Another key change in shopping dynamics, especially in places where coronavirus cases remain high, is the change in the usual household shoppers.
1 in 10
In the US for example, Nielsen reported that 1 in every 10 shoppers today were not the core shopper before COVID-19.
This means a change in the shopper audience that companies have to cater to and a need to understand who these ‘new shopper audiences’ are to better cater to their requirements.
COVID-19 is a worldwide health and economic crisis that has the potential to permanently change consumer behaviour. Trends were accelerated, some in a matter of weeks. Habits were changed, as we got pushed beyond our comfort zones to accept a new way of doing things. As COVID-19 is unprecedented in modern times, there is no historic data to learn from or model future demand. We are starting a new baseline and it’s one that is still moving.
This makes future consumer behaviours harder to pin down with certainty. We can only look into general guidelines on the possible trajectory of these behaviours moving forward.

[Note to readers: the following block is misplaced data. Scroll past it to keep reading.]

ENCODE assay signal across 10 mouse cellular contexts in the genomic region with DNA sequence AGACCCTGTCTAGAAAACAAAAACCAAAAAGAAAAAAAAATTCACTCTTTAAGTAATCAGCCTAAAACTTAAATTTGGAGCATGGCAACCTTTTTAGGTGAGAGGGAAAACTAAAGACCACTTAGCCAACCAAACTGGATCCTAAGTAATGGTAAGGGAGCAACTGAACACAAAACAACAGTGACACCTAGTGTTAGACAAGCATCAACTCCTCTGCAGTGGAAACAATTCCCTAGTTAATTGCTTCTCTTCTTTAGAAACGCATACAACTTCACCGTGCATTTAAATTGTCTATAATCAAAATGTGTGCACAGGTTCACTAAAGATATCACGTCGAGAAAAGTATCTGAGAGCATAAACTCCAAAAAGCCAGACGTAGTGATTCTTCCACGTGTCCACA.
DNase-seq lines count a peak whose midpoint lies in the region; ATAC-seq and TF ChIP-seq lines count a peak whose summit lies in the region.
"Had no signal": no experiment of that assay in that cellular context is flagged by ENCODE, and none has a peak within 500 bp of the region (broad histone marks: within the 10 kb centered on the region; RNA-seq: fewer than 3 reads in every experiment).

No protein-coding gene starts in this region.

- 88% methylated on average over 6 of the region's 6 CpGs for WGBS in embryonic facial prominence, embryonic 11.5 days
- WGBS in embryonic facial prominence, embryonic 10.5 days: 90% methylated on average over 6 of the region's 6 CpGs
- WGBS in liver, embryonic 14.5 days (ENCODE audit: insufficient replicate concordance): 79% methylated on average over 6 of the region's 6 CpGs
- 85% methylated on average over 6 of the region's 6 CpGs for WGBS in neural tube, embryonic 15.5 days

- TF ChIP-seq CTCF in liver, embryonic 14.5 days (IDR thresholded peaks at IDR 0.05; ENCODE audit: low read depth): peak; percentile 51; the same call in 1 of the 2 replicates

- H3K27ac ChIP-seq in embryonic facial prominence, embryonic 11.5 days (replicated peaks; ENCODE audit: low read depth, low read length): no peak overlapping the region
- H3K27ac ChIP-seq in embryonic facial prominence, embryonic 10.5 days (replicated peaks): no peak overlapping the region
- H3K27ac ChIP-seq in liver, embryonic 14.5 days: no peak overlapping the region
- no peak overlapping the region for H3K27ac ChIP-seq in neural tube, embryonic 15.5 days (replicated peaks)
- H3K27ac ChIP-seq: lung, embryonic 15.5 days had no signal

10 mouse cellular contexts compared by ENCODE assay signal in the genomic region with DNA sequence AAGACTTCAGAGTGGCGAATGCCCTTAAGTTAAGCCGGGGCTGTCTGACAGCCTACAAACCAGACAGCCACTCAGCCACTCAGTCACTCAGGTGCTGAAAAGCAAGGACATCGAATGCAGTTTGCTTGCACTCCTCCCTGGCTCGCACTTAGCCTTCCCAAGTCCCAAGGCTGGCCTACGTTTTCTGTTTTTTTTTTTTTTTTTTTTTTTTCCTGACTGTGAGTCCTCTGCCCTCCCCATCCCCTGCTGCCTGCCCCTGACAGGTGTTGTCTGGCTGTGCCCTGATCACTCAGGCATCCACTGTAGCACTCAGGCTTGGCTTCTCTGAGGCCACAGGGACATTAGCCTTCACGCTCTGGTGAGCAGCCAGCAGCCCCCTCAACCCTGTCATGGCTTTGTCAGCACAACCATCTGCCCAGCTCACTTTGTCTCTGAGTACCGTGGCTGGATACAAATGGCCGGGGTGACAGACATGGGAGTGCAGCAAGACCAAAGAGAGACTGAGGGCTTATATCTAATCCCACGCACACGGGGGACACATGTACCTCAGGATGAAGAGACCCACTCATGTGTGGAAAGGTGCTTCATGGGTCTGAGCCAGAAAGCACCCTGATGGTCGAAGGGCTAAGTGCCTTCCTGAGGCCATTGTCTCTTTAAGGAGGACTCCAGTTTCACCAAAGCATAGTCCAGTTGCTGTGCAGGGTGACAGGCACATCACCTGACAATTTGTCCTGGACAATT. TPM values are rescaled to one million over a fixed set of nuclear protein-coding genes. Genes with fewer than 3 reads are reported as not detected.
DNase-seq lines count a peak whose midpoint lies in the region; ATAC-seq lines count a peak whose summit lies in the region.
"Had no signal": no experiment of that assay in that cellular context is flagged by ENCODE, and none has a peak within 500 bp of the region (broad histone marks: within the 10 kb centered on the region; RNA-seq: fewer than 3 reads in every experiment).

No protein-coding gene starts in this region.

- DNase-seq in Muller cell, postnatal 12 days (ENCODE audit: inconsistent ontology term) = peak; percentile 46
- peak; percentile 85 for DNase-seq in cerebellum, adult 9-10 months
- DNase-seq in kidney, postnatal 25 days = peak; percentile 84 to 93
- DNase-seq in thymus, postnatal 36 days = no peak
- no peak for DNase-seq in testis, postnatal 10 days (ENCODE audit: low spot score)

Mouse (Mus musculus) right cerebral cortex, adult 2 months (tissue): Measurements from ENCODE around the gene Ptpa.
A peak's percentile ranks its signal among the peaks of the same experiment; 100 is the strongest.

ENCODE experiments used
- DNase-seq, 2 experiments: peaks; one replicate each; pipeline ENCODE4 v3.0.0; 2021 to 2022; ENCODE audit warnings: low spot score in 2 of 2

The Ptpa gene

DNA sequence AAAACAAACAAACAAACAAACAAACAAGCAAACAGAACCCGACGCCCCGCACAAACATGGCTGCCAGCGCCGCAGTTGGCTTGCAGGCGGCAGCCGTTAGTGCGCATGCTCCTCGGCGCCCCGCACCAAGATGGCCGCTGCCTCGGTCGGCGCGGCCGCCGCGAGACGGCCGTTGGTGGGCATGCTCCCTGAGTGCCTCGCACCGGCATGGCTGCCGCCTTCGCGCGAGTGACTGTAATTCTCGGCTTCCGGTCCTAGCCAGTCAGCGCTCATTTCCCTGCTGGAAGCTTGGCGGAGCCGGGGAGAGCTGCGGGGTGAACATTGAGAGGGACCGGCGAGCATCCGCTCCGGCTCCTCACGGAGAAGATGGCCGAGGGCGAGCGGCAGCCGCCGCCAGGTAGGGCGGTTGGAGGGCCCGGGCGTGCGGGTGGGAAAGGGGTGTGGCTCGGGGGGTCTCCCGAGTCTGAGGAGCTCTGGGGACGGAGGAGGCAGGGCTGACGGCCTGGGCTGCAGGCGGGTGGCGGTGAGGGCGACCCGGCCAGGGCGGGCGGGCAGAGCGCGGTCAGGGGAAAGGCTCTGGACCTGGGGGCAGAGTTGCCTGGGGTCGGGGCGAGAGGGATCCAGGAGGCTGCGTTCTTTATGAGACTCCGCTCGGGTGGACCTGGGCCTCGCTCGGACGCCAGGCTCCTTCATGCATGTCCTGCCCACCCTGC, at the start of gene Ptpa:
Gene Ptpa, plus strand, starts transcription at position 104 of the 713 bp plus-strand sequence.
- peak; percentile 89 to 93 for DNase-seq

It has, however, taught us a valuable lesson on responding to consumer needs. It has taught us the need to be agile, flexible, and ready to respond to uncertainty and unpredictability. Companies who have made the investment to truly understand their consumers pre-pandemic and have aligned their brands to empathize with their consumers will be a step ahead as we enter this ‘new normal’.
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About the Author
Roshena De Leon
Global Insights Manager | Fonterra (AMENA)
Roshena joined Fonterra in early 2015, and as the Global Insights Manager she is responsible for communicating her in-depth understanding of global markets, categories and consumer trends through strategic initiatives and opportunities. Roshena has a passion for telling the story behind the data and working with NZMP and their customers on which innovations and actions can bring insights to life.
Roshena has over 20 years of experience in both qualitative and quantitative research with a strong focus on the FMCG category.
Prior to Fonterra, Roshena has held roles in various global market research and media agencies and MNCs.
Disclaimer: The views expressed above are general opinions only, and Fonterra is not responsible for any decisions taken in reliance on the same.